For my birthday, my lovely husband, Christian, got me a pass to the 2019 New York Musical Festival. We saw a matinee of “Illuminati Lizards from Outer Space” (Because with a silly title and premise, how could we not?) and a few hours later I saw “Ladyship” on my own, then we met up in Foley Square for the Lights for Liberty vigil.
Both shows were on Theater Row at the Alice Griffin Jewel Box Theatre, a gorgeous, accessible space with a big open cafe/bar and lots of varied seating.
At Illuminati, a lovely woman named Doris was escorted to the single seat next to me. We quickly struck up a conversation as I helped her with her things. Doris is elderly and has trouble seeing, holds a PhD in communications and lives in Jackson Heights! So close to us! She hadn’t heard of QED but was delighted to hear all about it and asked for a card or brochure. Sadly, I didn’t have any as I packed light for my 12 hour day walking around the city, but I scribbled down my phone number since she doesn’t do email or the internet. ?
Doris has macular degeneration and said it was all happening very quickly so she’ll be completely blind soon.“But I’m here!” She said. “Yes, you are! You showed up!” I read to her bits of the program –the premise of the show, some of the other programs at the festival, etc.– and then it was showtime!
Illuminati Lizards from Outer Space was silly and fun, funny and cringe-y, smart and dumb, good and bad in the way a new musical with that title should be. Conspiracy theories, lizard people living amongst us, the Illuminati…all sounds pretty dumb, huh? And yet…well, here we are! We laughed a lot, Doris was delighted by the show. “The best thing I’ve ever seen!” and we said our goodbyes. I don’t know if she’ll call me, but I’m glad to have shared a very brief moment in her long life.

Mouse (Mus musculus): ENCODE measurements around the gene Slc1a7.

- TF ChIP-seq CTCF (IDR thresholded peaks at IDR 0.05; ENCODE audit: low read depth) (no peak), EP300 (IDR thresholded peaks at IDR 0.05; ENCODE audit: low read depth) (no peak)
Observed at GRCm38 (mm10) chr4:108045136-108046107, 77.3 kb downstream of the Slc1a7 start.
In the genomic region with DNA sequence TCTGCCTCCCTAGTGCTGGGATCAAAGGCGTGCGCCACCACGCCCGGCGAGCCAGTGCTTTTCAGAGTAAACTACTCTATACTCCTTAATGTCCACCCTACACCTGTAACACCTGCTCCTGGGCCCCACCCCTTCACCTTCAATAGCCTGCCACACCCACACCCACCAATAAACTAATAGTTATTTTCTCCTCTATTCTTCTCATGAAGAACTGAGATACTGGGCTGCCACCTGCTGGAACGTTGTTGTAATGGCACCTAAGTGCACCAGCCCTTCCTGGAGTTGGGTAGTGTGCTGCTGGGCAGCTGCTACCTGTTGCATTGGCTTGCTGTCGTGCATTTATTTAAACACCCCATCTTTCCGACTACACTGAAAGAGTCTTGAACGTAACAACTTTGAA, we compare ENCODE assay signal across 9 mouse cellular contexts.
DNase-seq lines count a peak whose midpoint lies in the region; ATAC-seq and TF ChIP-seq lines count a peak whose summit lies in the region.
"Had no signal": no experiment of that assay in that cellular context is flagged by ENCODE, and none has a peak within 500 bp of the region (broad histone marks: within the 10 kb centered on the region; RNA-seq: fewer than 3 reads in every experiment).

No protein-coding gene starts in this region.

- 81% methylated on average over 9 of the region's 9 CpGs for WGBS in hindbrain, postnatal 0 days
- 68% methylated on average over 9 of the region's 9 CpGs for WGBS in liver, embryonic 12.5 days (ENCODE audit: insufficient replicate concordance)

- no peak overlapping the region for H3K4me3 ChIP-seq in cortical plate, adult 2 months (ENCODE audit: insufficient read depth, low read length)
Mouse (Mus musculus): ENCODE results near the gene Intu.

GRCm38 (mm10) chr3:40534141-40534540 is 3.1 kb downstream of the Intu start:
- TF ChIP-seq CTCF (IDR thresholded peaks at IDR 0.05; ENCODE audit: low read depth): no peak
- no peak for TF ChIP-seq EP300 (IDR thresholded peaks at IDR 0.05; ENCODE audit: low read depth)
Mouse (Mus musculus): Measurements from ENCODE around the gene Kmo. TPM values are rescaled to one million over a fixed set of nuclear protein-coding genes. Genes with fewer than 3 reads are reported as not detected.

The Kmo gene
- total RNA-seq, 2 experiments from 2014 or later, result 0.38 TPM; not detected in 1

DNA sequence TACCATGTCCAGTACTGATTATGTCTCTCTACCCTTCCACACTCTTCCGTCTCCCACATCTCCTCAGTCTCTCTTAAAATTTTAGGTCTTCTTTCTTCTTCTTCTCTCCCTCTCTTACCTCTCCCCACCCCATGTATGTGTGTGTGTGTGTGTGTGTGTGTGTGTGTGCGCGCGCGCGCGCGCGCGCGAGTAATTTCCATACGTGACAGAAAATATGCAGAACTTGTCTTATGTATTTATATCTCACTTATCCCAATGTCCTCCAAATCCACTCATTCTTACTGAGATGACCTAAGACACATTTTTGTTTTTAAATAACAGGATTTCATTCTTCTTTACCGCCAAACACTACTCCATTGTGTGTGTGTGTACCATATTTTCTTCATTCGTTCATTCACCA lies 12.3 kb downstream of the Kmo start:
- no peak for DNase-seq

Christian and I parted ways, I had a treat at Pinkberry between shows and then returned to see Ladyship about Irish sisters condemned to the Penal Colony of Australia during the 1780s and sent on a 10+ month journey across the ocean. Bleak, to put it mildly! Well acted with lovely costuming and staging.
After the show, I headed down to Foley Square for Lights for Liberty: A Vigil to End Human Concentration Camps to protest the inhumane conditions faced by migrants.
Christian joined me and a friend Valerie. It was lovely and we ran into our friend Eric whom we hadn’t seen in a while. But we wondered what good this vigil does, really? Trump and his followers are ramping up racism, rhetoric and hate and show no signs of stopping. I fear where we are headed. Will a vigil matter? I don’t know, but I don’t want to be a person that doesn’t speak up in the face of wrong.
As Martin Luther King has said:
— “There comes a time when silence is betrayal.”
— “Our lives begin to end the day we become silent about things that matter.”
–“In the end, we will remember not the words of our enemies, but the silence of our friends.”
So I spoke by showing up to the vigil. My new and short friendship with Doris taught me that showing up –being present– is the most important part. This might not change anything…
But I’m here! Yes, I am! I showed up!